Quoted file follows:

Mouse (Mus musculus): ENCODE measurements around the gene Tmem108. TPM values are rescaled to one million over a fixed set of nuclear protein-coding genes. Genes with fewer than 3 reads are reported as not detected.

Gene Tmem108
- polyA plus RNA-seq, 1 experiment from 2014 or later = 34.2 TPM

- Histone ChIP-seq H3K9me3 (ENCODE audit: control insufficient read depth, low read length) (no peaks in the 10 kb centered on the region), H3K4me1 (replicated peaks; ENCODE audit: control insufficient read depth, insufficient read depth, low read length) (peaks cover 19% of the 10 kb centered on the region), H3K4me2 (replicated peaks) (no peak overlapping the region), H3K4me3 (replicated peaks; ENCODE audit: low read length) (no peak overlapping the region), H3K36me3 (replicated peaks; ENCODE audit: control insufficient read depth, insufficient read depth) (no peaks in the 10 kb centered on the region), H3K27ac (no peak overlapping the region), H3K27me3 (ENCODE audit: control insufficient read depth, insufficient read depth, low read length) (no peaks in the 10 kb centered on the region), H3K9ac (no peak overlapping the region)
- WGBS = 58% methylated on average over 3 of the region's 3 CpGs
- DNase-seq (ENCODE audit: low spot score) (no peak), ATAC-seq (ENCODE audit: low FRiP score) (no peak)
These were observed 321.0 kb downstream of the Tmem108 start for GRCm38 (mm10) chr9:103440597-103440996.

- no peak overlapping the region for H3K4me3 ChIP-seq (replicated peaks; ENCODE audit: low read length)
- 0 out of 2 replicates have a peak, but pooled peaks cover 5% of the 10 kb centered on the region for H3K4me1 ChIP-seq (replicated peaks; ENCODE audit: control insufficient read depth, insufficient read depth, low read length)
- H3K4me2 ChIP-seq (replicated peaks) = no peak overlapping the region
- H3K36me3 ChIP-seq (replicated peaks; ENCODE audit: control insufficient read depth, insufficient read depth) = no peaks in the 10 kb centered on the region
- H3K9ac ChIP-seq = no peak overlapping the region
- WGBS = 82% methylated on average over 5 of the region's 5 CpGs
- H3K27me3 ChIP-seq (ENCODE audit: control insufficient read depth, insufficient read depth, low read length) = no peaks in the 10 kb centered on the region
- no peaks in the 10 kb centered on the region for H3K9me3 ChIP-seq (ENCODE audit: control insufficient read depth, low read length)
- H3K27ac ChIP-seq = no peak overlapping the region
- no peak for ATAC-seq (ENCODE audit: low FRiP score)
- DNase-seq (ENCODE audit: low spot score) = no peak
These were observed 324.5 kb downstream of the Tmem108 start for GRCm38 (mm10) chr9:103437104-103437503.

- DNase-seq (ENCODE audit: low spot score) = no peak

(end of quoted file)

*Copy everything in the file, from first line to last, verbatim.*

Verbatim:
Mouse (Mus musculus): ENCODE measurements around the gene Tmem108. TPM values are rescaled to one million over a fixed set of nuclear protein-coding genes. Genes with fewer than 3 reads are reported as not detected.

Gene Tmem108
- polyA plus RNA-seq, 1 experiment from 2014 or later = 34.2 TPM

- Histone ChIP-seq H3K9me3 (ENCODE audit: control insufficient read depth, low read length) (no peaks in the 10 kb centered on the region), H3K4me1 (replicated peaks; ENCODE audit: control insufficient read depth, insufficient read depth, low read length) (peaks cover 19% of the 10 kb centered on the region), H3K4me2 (replicated peaks) (no peak overlapping the region), H3K4me3 (replicated peaks; ENCODE audit: low read length) (no peak overlapping the region), H3K36me3 (replicated peaks; ENCODE audit: control insufficient read depth, insufficient read depth) (no peaks in the 10 kb centered on the region), H3K27ac (no peak overlapping the region), H3K27me3 (ENCODE audit: control insufficient read depth, insufficient read depth, low read length) (no peaks in the 10 kb centered on the region), H3K9ac (no peak overlapping the region)
- WGBS = 58% methylated on average over 3 of the region's 3 CpGs
- DNase-seq (ENCODE audit: low spot score) (no peak), ATAC-seq (ENCODE audit: low FRiP score) (no peak)
These were observed 321.0 kb downstream of the Tmem108 start for GRCm38 (mm10) chr9:103440597-103440996.

- no peak overlapping the region for H3K4me3 ChIP-seq (replicated peaks; ENCODE audit: low read length)
- 0 out of 2 replicates have a peak, but pooled peaks cover 5% of the 10 kb centered on the region for H3K4me1 ChIP-seq (replicated peaks; ENCODE audit: control insufficient read depth, insufficient read depth, low read length)
- H3K4me2 ChIP-seq (replicated peaks) = no peak overlapping the region
- H3K36me3 ChIP-seq (replicated peaks; ENCODE audit: control insufficient read depth, insufficient read depth) = no peaks in the 10 kb centered on the region
- H3K9ac ChIP-seq = no peak overlapping the region
- WGBS = 82% methylated on average over 5 of the region's 5 CpGs
- H3K27me3 ChIP-seq (ENCODE audit: control insufficient read depth, insufficient read depth, low read length) = no peaks in the 10 kb centered on the region
- no peaks in the 10 kb centered on the region for H3K9me3 ChIP-seq (ENCODE audit: control insufficient read depth, low read length)
- H3K27ac ChIP-seq = no peak overlapping the region
- no peak for ATAC-seq (ENCODE audit: low FRiP score)
- DNase-seq (ENCODE audit: low spot score) = no peak
These were observed 324.5 kb downstream of the Tmem108 start for GRCm38 (mm10) chr9:103437104-103437503.

- DNase-seq (ENCODE audit: low spot score) = no peak